Aug 06 2018
Jobs Review Snapshot- 157,000 jobs were created in July, leading to an average of 224,000 over the last 3 months.
- Over 1.5 million jobs have been created since the Tax Cuts and Jobs Act was enacted.
- The employment-to-population ratio rose to 60.5%, the highest since January 2009.
The Bureau of Labor Statistics (BLS) reports that 157,000 jobs were added in July, 170,000 in the private sector and 13,000 fewer in the government sector. The largest gains were in professional and business services (+51,000), leisure and hospitality (+40,000), and manufacturing (+7,000). The largest job losses were reported in financial activities (-5,000), mining/logging (-4,000), and utilities (-2,800).
The employment-to-population ratio increased to 60.5% from 60.4%, the highest since January 2009. The overall (ages 16 and older) labor force participation rates (LFPR) was unchanged at 62.9%. The prime-working age (ages 25 to 54) LFPR increased to 82.1% from 82.0%. It remains short of its 83% average from the previous business cycle’s expansion, which suggests room for elevated rates of economic growth.[i]
The headline unemployment rate (U-3), which counts as unemployed those who searched for work in the last four weeks, ticked down from 4.0% to 3.9.[ii] The “real” unemployment rate (U-6), fell from 7.8% to 7.5%, the lowest since May 2001. The U-6 includes those in U-3, those who searched for work in the past twelve months, and those who want full-time work but can only find part-time work.
Average hourly earnings (AHE) and average weekly earnings (AWE) of production and nonsupervisory workers[iii] were 2.7% and 3.0% higher than 12 months ago, respectively.[iv] An AWE growth rate that exceeds the AHE growth rate indicates people are working more hours per week since last year. During the previous expansion AHE and AWE each averaged 3% growth per year, compared with averages of only 2.1% and 2.4% in the Obama Administration’s portion of the current expansion, respectively.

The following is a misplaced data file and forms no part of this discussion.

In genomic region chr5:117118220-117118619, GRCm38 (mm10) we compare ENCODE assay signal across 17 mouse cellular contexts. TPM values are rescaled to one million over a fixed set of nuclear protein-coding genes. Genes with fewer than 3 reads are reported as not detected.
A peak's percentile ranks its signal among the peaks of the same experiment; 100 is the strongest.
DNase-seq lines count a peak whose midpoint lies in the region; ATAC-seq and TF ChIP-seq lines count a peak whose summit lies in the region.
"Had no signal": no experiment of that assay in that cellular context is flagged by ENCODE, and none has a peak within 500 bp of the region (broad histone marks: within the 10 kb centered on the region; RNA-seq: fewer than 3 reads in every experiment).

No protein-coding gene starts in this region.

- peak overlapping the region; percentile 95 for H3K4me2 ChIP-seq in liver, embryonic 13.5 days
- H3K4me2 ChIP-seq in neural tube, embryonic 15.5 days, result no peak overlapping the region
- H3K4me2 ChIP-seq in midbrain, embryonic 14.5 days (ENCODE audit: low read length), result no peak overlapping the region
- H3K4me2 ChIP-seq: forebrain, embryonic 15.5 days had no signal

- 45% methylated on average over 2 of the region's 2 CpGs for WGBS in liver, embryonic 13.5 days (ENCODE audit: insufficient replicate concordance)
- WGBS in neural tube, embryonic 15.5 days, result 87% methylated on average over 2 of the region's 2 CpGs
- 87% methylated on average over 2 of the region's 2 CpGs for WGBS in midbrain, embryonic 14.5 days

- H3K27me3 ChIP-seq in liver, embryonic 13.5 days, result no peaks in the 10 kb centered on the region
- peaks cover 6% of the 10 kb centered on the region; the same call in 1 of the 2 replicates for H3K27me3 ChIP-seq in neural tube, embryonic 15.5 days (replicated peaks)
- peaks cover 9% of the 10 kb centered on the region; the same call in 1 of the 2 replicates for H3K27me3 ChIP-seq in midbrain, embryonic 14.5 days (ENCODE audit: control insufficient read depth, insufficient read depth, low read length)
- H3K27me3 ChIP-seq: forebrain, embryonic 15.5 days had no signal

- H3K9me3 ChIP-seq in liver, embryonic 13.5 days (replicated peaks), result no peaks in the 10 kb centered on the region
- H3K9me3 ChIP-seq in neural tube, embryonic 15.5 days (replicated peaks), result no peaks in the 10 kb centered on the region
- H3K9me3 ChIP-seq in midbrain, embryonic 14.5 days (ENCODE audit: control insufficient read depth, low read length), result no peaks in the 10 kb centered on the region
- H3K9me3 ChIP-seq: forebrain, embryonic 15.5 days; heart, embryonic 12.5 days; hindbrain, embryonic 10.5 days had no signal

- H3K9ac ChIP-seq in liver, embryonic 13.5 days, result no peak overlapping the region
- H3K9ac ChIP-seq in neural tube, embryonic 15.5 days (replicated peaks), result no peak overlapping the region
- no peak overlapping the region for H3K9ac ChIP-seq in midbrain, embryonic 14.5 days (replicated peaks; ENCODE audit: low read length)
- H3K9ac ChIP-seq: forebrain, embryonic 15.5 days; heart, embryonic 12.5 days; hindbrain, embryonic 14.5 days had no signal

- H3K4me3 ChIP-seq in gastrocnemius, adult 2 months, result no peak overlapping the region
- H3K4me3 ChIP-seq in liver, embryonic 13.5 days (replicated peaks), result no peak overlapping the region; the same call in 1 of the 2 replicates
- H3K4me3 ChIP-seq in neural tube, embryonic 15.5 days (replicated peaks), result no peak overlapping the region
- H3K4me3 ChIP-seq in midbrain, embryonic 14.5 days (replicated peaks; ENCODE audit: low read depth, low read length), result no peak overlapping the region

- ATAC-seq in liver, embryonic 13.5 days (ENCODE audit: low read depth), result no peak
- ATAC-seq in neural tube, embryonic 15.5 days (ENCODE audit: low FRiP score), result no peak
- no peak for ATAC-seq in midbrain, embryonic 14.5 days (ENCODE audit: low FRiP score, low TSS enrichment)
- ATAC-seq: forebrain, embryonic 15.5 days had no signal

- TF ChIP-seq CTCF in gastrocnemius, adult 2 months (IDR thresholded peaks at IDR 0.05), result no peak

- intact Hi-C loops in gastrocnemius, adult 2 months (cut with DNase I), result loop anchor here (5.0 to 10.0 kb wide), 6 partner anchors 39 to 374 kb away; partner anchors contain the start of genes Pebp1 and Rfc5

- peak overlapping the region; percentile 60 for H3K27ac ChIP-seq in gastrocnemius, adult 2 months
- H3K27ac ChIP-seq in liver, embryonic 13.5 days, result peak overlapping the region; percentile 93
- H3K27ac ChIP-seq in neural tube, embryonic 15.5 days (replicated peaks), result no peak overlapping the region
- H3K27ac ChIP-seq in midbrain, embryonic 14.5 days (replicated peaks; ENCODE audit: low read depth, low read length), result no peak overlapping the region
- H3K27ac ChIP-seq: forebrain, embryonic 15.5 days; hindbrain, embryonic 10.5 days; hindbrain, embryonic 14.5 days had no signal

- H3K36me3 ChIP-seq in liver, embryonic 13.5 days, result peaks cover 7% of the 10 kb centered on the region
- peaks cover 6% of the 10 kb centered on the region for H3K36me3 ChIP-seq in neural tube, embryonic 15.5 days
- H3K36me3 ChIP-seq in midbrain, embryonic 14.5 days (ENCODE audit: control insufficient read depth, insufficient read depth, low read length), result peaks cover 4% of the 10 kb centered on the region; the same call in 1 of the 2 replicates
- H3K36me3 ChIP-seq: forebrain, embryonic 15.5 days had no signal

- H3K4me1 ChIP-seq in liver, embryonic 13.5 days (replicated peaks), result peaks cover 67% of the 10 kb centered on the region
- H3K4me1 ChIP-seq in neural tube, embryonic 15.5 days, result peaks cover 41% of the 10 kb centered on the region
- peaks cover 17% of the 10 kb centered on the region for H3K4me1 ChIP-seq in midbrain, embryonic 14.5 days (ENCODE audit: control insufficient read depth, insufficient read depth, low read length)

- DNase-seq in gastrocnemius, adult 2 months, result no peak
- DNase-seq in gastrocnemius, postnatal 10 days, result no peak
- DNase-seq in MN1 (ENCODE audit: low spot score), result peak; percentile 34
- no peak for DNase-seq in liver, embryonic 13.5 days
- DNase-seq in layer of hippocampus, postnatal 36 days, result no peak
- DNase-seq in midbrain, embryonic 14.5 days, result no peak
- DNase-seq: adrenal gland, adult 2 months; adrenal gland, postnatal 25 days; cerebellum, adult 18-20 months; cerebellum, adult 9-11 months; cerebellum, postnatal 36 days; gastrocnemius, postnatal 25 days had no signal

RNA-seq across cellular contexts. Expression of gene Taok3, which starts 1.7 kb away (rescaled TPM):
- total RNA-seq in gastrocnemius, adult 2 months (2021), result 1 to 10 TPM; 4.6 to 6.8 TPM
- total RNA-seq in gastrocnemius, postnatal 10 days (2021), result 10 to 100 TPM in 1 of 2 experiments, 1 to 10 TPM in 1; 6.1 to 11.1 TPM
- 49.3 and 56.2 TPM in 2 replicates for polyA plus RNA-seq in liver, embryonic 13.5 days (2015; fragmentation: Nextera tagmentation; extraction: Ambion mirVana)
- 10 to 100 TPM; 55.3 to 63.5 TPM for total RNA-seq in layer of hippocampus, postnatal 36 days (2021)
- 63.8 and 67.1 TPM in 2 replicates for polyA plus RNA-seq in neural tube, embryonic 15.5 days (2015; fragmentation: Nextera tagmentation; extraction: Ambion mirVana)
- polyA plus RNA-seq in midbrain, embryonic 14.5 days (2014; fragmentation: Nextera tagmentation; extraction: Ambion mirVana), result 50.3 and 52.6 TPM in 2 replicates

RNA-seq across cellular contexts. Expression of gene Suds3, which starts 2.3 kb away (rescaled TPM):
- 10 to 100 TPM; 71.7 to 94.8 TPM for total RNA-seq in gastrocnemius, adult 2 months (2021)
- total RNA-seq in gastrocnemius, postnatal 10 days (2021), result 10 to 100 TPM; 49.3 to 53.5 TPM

This employment report shows the U.S. economy is continuing to gain strength. Though job creation was dampened by the bankruptcy of Toys ‘R’ Us, BLS found that in May and June, 59,000 more jobs were created than was estimated earlier. Also, several notable milestones were set in this report:
The jobs number for May was revised up from 244,000 to 268,000 (final estimate) and June’s was revised up from 213,000 to 248,000 (second estimate), for a total gain of 59,000 jobs.The August Employment Situation release is scheduled for September 7 at 8:30 a.m.
[i] JEC considers the prime working-age LFPR, which measures the ratio of those aged 25 to 54 who are currently employed or have sought work in the past four weeks, a better indicator because demographic factors are affecting the overall LFPR. The dates used to calculate the previous business cycle expansion’s 83% average prime-age LFPR are November 2001 to December 2007.
[ii] The U-3 rate is less meaningful than it once was because the labor force participation rate has been low since the last recession.
[iii] JEC prefers the production and nonsupervisory workers measure of wages as more representative of the average worker. Production and nonsupervisory workers account for over 82% of all private-sector employees. For service-producing industries, this measure excludes supervisors and employees who are also owners. For the goods-producing sector, workers engaged in management, sales, and accounting are excluded.
[iv] These measurements consist only of gross wages and salary and do not account for non-monetary benefits and compensation. They are not adjusted for inflation. AWE accounts for the average number of hours worked while AHE does not.
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